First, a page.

News
New paths to international environmental cooperation

In 2012, the Government of the Netherlands asked the Advisory Council on International Affairs (AIV) to produce an advisory report on global environmental public goods. The request was prompted by the observation in the Advisory Council on Government Policy’s report «Attached to the World» that the Netherlands is increasingly affected by complex global issues such as climate change, energy and security, and by the interrelations between these issues. The government notes that global environmental public goods are particularly important for global stability and security, as well as sustainable economic growth and prosperity. An improved ‘supply’ and regulation of environmental goods – a stable climate, access to energy and resources, an adequate water supply and preservation of biodiversity and ecosystems – are essential for growth and stability in rich countries, emerging middle-income countries and poor countries.

 
UN Secretary-General appoints a new chair for his water and sanitation advisory board

The Secretary-General of the United Nations, Mr Ban Ki-Moon, has appointed His Royal Highness Prince El Hassan Bin Talal of Jordan as the new Chairman of his Advisory Board on Water and Sanitation (UNSGAB). In highlighting the challenges facing the international community in achieving the water and sanitation targets of the Millennium Development Goals, the Secretary-General stated that 2.5 billion people around the world still lack access to proper sanitation and 768 million do not have access to improved sources of water.

 
Inaugural address professor Michael McClain

On Thursday 20 June 2013 Professor Michael McClain, UNESCO-IHE Institute for Water Education, will deliver his Inaugural Address. The Inaugural Address will be preceded by a mini symposium, featuring the ecohydrological research of UNESCO‑IHE and its partners and considering how growth in this area contributes to the mission of the institute.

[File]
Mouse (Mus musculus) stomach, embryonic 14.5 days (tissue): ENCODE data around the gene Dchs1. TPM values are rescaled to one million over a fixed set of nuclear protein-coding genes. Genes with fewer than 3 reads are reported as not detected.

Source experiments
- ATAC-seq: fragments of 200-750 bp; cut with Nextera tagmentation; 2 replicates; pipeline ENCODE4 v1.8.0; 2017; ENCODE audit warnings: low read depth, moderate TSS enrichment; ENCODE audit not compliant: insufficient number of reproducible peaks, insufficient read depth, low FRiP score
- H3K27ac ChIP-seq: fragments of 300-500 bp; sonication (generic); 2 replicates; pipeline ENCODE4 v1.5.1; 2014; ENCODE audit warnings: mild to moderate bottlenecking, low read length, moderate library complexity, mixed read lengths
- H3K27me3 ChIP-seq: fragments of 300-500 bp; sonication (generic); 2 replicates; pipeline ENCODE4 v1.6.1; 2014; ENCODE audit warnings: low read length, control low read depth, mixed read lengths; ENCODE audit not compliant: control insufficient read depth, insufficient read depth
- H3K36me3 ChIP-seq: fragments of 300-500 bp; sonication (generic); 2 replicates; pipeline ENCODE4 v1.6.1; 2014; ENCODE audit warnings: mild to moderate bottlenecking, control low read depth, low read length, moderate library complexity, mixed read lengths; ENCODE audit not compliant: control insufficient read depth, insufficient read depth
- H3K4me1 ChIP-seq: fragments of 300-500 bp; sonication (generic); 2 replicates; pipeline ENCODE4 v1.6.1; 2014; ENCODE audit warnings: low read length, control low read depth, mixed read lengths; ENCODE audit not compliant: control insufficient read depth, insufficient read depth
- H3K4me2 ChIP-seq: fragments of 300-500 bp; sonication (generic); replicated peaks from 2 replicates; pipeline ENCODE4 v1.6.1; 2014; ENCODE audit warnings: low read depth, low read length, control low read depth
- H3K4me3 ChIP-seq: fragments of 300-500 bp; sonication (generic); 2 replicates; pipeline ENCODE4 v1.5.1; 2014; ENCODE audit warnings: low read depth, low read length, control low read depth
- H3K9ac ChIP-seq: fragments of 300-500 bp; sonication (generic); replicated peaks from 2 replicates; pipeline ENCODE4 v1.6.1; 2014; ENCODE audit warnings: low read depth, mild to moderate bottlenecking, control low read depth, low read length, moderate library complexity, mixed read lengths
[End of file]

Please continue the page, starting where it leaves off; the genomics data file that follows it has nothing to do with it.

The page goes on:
Without Water, Revolution

In the Sunday Review, part of the International Herald Tribune, Thomas Friedman describes how he – during his recent visit to Syria – was shaken up by a local school. »War refugees had occupied the classrooms and little kids’ shirts and pants were drying on a line strung across the playground. [...] Classes had not been held in two years. And that is what terrified me. Men with guns I’m used to. But kids without books, teachers or classes for a long time — that’s trouble. Big trouble.« The Jafaf, or drought, is one of the key drivers of the Syrian war.

 
Ambassador Aslov about the UN International Year of Water Cooperation

Ambassador Sirodjidin Aslov is Permanent Representative of Tajikistan to the United Nations. In the most recent issue of UN Chronicle, Mr Aslov wrote about the Tajik vision for the UN International Year of Water Cooperation, 2013.

 
Book of the Year 2012: Bankrupting Nature – Denying our Planetary Boundaries

Bankrupting Nature 120We are well into the year 2013, so it is safe to say what our 2012 Book of the Year is. It is «Bankrupting Nature – Denying our Planetary Boundaries».
This powerful book shows us that we are in deep denial about the magnitude of the global environmental challenges and resource constraints facing the world. Despite growing scientific consensus on major environmental threats as well as resource depletion, societies are largely continuing with business as usual, at best attempting to tinker at the margins of the problems.

 
News on World Water Day 2013 and the UN International Year of Water Cooperation

In 2013, the Netherlands is host to the global celebrations of World Water Day, 22 March. At the same time, the year 2013 is the UN International Year of Water Cooperation. What is going on? Stay tuned for up-to-date information.

 
Unprecedented glacier melting in the Andes blamed on climate change

Glaciers in the tropical Andes have been retreating at increasing rate since the 1970s, scientists write in the most comprehensive review to date of Andean glacier observations. The researchers blame the melting on rising temperatures as the region has warmed about 0.7°C over the past 50 years (1950–1994). This unprecedented retreat could affect water supply to Andean populations in the near future, according to a paper in The Cryosphere.

 
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